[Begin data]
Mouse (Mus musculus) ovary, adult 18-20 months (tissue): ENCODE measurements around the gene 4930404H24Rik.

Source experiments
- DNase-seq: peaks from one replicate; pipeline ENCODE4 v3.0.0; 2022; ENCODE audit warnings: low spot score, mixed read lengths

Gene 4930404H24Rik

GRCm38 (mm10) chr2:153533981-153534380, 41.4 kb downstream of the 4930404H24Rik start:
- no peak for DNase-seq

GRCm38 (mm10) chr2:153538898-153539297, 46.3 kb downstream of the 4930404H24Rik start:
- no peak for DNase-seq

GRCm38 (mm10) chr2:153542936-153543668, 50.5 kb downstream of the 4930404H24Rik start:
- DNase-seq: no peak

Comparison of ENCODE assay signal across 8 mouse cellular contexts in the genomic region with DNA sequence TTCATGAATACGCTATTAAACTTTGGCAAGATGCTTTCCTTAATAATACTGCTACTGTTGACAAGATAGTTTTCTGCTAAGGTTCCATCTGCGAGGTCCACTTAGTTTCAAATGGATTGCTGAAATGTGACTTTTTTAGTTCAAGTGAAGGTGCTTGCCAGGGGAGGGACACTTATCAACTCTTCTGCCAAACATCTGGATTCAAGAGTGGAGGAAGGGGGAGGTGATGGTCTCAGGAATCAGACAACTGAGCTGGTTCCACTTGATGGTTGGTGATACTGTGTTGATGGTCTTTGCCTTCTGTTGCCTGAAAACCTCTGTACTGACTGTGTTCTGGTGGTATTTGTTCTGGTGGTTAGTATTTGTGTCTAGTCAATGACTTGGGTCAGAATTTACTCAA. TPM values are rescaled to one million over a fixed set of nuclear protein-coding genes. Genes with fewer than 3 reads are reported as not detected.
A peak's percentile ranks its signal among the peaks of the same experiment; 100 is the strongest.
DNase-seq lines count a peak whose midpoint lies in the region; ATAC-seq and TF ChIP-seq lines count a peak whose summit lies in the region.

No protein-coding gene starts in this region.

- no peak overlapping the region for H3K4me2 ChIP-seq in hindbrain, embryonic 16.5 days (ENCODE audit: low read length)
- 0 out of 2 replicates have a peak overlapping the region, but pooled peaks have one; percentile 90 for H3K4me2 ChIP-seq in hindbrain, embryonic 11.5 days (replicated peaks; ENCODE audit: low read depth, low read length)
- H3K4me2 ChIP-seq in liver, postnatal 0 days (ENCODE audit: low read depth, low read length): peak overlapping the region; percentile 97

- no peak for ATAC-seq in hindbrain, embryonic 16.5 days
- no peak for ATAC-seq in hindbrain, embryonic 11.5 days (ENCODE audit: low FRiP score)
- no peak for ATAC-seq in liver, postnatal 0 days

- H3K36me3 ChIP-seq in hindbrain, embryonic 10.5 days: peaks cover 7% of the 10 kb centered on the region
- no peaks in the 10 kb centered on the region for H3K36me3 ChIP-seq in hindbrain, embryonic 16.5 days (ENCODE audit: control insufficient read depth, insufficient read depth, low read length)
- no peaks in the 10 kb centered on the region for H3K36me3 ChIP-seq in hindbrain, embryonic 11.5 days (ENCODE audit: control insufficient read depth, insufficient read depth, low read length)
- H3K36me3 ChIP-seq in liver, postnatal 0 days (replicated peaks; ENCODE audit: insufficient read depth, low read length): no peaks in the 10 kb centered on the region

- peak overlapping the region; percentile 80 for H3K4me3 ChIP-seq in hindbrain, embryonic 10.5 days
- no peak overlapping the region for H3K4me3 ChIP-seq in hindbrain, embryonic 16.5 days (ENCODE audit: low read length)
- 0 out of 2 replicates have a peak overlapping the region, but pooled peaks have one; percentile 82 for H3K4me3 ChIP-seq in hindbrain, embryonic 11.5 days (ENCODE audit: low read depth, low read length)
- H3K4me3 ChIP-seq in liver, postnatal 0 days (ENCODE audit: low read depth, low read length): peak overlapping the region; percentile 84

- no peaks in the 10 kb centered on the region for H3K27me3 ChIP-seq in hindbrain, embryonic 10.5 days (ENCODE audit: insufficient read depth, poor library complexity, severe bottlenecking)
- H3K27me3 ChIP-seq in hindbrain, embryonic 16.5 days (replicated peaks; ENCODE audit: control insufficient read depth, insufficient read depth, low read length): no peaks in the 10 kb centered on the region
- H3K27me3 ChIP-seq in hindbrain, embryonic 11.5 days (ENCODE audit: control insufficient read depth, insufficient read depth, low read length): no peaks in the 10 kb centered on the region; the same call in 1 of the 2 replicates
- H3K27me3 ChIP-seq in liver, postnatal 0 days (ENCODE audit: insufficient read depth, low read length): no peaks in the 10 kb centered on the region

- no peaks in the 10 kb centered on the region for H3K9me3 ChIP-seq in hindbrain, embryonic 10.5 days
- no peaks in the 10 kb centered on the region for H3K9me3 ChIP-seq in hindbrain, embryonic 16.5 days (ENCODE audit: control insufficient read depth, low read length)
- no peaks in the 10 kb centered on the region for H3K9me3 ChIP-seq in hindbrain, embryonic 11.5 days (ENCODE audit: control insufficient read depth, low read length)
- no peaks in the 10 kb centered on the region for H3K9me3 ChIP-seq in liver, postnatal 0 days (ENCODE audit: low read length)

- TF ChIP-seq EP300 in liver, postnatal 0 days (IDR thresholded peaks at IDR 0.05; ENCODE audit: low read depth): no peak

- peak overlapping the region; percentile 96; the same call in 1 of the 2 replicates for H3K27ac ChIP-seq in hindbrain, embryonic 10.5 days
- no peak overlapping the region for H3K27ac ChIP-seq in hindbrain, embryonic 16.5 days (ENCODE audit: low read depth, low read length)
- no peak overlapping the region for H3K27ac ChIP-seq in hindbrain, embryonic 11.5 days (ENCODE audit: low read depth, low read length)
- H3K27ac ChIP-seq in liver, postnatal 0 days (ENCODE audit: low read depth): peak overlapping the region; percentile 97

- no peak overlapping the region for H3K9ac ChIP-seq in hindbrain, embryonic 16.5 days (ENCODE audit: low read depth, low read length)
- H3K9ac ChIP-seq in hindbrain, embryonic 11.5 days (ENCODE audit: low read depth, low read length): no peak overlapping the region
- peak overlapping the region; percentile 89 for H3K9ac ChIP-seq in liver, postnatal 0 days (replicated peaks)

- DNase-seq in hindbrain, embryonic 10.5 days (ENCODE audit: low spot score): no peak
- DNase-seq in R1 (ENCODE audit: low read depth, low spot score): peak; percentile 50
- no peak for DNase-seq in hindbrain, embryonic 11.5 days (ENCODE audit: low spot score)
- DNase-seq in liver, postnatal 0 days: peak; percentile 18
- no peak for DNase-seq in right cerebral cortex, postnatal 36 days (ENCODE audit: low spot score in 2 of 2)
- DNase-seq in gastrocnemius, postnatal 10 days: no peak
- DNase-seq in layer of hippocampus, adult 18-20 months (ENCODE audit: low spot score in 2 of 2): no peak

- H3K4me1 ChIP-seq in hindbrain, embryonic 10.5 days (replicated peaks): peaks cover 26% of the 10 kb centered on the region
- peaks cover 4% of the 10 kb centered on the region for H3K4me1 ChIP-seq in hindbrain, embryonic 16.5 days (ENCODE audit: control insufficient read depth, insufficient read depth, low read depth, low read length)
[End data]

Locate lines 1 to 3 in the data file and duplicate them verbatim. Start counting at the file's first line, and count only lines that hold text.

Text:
Mouse (Mus musculus) ovary, adult 18-20 months (tissue): ENCODE measurements around the gene 4930404H24Rik.

Source experiments
- DNase-seq: peaks from one replicate; pipeline ENCODE4 v3.0.0; 2022; ENCODE audit warnings: low spot score, mixed read lengths